Inside the Legion Go is an AMD Ryzen Z1 processor, designed specifically for PC handheld consoles, with 16 GB of RAM and 512 GB of storage. There is also microSD card expansion, which is very important for a device like this since you will be storing a lot of large game files and big updates on the card.

If I may say so, the Legion Go is basically a gaming PC in a portable shell. After all, the AMD Z1 Extreme is a small laptop chip that supports anywhere between 9 to 30 watts.

Let me clarify that you can play PC games on this device just like you would on a gaming PC. It would be foolish to compare the Legion Go to a smartphone, so this device is better than any mobile device designed for playing games.

To test the raw power of the Legion Go, I picked a few games and played them for a few days. These included Cyberpunk 2077, Shadow of the Tomb Raider, and Hitman 3. For me, the idea of ​​playing AAA PC games on a handheld console was a big deal. All my life, I have been a big supporter of handheld consoles. It all started with the PlayStation Portable and Nintendo DS, and the craze of playing games on portable devices still exists.

However, I always wanted to play PC games in portable form, and although I am a huge fan of the Nintendo Switch, I couldn't play PC games on it. The Legion Go surprised me; one can play a legit PC game on the go. After a point, honestly, you forget about benchmark scores and graphics fidelity. You just want to enjoy the game, and that's it. But I understand that when you are paying Rs 89,990 for a device like the Legion Go, you would expect top-notch graphics and no compromise on gameplay or graphics.

During my time with the Legion Go, I found the gameplay to be great. A game like Cyberpunk 2077 reached 55 fps at 800p resolution. Of course, different games run at different settings, but I rarely noticed frame drops or performance degradation when playing games with high graphics settings. Many people asked me how it compares to the Steam Deck, and honestly, although they may look very similar, they are designed very differently. The Steam Deck has a gaming console interface, and the chip powering it is different from other handheld gaming PCs.

The Legion Go, on the other hand, runs a full Windows 11 operating system, and while the device has a gaming interface called Legion Space, it's not like your smartphone interface or the UI on the Steam Deck. This, for me, could be a sticking point for some people.

Downloading games on the Legion Go is very easy. You can download games by opening a browser, just like you would on a Windows PC. Access to platforms like Steam and Microsoft's Game Pass allows users to download various games, which is great. For example, I downloaded Steam and the Epic Launcher on my Legion Go to download games. However, on the Steam Deck, the Steam library is incorporated into the deck's interface.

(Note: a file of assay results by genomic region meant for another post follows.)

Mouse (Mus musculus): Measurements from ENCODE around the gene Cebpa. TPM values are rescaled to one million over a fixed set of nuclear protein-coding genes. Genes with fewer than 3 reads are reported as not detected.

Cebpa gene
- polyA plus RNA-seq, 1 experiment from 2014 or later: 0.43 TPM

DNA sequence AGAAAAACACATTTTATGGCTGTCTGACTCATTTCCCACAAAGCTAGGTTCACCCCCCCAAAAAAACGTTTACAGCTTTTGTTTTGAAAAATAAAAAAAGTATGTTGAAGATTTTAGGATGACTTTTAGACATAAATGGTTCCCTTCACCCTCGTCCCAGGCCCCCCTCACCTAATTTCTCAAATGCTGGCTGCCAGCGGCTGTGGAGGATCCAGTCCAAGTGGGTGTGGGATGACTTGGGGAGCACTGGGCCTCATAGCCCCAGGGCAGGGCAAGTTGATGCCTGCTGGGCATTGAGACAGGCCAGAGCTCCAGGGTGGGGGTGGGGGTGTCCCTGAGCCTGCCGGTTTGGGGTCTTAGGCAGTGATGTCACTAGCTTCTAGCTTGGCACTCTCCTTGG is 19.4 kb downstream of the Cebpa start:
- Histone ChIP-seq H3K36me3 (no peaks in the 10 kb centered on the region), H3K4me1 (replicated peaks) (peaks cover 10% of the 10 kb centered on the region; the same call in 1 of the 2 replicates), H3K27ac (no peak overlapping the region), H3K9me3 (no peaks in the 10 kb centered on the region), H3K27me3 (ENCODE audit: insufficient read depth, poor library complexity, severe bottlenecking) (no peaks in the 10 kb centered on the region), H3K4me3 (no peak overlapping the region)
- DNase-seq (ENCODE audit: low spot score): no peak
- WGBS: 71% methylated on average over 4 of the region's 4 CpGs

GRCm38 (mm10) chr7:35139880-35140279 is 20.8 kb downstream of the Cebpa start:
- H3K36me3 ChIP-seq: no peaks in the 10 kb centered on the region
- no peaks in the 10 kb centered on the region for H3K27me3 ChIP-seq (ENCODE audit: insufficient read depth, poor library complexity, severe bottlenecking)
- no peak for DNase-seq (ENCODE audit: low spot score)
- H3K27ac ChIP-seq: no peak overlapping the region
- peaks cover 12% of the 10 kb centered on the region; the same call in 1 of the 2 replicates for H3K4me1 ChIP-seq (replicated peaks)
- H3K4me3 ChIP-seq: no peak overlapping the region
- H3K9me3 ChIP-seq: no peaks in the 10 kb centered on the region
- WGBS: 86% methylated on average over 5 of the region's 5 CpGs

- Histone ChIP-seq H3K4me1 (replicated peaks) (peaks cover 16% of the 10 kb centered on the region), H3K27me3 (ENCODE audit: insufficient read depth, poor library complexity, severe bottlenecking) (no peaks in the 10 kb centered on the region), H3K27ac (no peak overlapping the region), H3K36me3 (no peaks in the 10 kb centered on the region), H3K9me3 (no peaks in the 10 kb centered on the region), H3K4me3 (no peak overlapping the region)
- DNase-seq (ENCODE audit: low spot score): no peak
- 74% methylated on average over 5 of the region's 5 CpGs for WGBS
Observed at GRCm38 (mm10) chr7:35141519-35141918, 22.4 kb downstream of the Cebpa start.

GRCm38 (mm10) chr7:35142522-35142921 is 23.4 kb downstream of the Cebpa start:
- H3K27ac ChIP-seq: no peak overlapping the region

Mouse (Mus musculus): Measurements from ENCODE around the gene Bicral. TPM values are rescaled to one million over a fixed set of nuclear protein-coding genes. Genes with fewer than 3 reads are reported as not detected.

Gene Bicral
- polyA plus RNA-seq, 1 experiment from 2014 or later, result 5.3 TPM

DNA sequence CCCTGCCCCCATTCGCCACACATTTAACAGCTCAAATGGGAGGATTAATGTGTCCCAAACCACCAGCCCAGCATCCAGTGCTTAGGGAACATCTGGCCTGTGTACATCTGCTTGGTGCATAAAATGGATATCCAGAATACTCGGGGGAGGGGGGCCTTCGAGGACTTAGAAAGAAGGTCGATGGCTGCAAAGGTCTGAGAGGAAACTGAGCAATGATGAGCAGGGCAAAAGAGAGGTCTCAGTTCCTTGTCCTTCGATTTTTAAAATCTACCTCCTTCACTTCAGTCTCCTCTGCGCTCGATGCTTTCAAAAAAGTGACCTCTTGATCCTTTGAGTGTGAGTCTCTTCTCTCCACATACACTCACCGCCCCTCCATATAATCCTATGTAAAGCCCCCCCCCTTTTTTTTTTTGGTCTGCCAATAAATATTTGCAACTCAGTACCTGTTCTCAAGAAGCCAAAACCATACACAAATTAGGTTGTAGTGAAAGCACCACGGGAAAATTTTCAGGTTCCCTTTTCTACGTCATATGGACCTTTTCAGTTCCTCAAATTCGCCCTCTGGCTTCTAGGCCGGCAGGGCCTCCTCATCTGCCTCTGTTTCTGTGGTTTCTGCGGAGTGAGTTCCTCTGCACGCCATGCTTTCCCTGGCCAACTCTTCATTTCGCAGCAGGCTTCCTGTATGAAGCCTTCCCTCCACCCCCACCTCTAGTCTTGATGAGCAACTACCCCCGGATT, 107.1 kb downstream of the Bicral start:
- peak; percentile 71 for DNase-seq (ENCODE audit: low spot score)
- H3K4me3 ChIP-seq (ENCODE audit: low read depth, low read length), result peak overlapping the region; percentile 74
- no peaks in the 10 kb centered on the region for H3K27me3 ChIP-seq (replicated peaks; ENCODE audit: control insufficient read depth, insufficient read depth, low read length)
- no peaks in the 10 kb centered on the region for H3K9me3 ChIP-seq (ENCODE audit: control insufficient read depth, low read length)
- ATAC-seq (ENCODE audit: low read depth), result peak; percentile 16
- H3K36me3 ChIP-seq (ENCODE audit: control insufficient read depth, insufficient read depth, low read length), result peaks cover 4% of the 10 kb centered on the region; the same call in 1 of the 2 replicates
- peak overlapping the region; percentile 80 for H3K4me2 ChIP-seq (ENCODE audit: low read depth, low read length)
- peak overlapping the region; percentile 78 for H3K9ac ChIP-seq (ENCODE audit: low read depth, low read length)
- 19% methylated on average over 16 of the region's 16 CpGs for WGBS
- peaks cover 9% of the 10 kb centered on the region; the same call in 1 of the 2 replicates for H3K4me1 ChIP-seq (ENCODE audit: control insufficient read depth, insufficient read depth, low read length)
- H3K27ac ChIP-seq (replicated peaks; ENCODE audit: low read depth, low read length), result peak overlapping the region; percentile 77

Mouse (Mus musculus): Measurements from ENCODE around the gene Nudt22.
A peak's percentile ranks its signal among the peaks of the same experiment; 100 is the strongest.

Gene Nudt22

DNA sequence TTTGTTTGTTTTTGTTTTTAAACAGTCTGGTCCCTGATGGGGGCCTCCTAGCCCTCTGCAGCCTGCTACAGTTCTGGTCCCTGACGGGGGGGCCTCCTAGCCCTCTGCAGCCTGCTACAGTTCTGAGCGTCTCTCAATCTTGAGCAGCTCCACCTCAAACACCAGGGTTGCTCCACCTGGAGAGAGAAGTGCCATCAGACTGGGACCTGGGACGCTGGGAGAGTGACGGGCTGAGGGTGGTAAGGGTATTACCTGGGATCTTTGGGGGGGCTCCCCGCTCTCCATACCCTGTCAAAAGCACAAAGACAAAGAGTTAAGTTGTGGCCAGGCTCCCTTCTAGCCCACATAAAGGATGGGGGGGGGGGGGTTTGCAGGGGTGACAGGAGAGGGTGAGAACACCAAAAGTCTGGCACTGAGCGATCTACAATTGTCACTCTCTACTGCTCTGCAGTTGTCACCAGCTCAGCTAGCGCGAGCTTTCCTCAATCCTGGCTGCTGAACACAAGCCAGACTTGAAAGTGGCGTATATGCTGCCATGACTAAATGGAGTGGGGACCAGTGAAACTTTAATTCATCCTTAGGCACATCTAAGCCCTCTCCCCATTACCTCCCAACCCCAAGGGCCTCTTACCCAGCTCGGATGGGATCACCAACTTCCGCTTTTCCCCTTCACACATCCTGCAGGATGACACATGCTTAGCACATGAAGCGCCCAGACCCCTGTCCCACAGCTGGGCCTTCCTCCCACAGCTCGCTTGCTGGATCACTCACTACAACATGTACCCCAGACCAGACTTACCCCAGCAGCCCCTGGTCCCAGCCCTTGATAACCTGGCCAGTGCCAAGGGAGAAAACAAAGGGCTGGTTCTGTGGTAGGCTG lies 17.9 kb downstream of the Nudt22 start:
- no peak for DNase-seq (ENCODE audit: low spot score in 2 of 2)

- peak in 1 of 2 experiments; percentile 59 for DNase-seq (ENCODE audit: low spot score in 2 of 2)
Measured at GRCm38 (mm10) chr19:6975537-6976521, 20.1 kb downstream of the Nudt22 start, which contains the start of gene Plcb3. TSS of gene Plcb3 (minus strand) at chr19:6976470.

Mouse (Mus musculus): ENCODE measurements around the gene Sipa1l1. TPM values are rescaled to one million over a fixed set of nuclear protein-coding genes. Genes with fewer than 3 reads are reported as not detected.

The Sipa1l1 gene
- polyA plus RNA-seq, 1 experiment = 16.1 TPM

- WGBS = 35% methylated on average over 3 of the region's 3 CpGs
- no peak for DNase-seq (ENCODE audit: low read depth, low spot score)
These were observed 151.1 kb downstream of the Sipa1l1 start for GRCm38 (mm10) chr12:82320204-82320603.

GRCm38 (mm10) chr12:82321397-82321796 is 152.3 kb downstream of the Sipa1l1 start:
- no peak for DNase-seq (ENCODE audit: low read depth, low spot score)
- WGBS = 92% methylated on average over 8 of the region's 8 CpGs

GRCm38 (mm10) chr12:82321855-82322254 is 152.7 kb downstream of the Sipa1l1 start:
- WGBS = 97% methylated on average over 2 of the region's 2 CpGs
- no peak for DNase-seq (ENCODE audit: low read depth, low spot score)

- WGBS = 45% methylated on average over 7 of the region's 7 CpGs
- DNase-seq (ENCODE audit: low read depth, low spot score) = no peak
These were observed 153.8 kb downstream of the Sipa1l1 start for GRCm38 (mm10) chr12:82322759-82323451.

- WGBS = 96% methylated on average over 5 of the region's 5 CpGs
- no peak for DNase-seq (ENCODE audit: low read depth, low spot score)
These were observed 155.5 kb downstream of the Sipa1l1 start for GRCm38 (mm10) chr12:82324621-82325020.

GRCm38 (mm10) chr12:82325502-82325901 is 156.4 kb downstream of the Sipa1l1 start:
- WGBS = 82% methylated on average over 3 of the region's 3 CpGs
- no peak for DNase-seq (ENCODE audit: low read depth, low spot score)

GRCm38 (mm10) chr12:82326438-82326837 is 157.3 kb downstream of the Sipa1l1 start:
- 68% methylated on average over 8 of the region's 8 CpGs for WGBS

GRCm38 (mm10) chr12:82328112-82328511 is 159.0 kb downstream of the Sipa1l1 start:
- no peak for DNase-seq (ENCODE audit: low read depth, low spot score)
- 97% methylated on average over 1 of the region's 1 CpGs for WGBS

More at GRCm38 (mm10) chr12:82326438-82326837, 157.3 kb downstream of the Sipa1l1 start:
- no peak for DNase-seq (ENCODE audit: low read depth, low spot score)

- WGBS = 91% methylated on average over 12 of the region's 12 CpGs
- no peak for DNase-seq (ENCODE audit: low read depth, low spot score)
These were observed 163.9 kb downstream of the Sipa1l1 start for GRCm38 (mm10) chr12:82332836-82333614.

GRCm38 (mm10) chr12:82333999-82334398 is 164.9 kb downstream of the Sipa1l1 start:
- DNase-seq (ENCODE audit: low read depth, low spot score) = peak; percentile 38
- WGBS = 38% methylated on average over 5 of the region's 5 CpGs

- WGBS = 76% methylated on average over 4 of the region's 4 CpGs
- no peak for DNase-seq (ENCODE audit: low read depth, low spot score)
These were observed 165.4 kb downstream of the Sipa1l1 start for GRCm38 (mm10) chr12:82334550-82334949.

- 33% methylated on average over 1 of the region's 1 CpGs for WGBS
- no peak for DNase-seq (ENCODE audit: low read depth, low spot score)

This is the main difference between the Legion Go and Steam Deck. As I mentioned earlier, the lack of a proper interface on the Legion Go is disappointing. Although I liked the Windows 11 feature for downloading games, I didn't find this method so great as I had to deal with all the complexities of Microsoft's operating system, such as system updates, notifications for apps, driver issues, and more. But I think this is more of a Microsoft problem than Lenovo's. Although Lenovo tried to minimize the software issues, it couldn't fully address them as Windows isn't optimized for handheld devices. I think the handheld gaming menu needs to be more user-friendly considering the screen size. You get my point.

What happened to the battery?

Lenovo Legion Go review The Legion Go may not last a full day, but its battery life is pretty good for a handheld (Image courtesy: Anuj Bhatia/The Indian Express)

The Legion Go has a 49.2-watt-hour battery, which is about 25 percent larger than the battery in the Steam Deck. A fully charged gaming session can last about 2 to 2.5 hours before it needs to be plugged in. I think the battery life meets my expectations, especially when playing a heavy-duty AAA game. But who doesn't want long battery life? I don't think anyone, not even Lenovo, has been able to solve a way to squeeze more battery life out of a handheld console.

final thoughts

Lenovo Legion Go review A Windows-powered gaming console with a twist (Image courtesy: Anuj Bhatia/The Indian Express)

I think the Legion Go is a step forward in the category of portable PC gaming handhelds that have come before. But I also believe that it is not easy to carve out a niche in this area. This is not because the Nintendo Switch is a formidable force (the new Switch is coming in 2025), but because making a gaming PC as small as the Legion Go is always a challenge. I can see that Lenovo has tried very hard to make an attractive handheld PC gaming device, but there are certain factors that hold it back. That being said, despite some trade-offs, the Legion Go is the best Windows-based portable game console out there. However, personally, I think Lenovo has a lot of good ideas for the future version of the Go, and one can already see it getting an FPS mode, trackpad, and detachable controllers.

Benefit: Beautiful high-resolution screen, detachable controller, FPS mode, great built-in kickstand, USB-C charging ports on the top and bottom.

Shortcoming: Battery life and unconvincing user interface.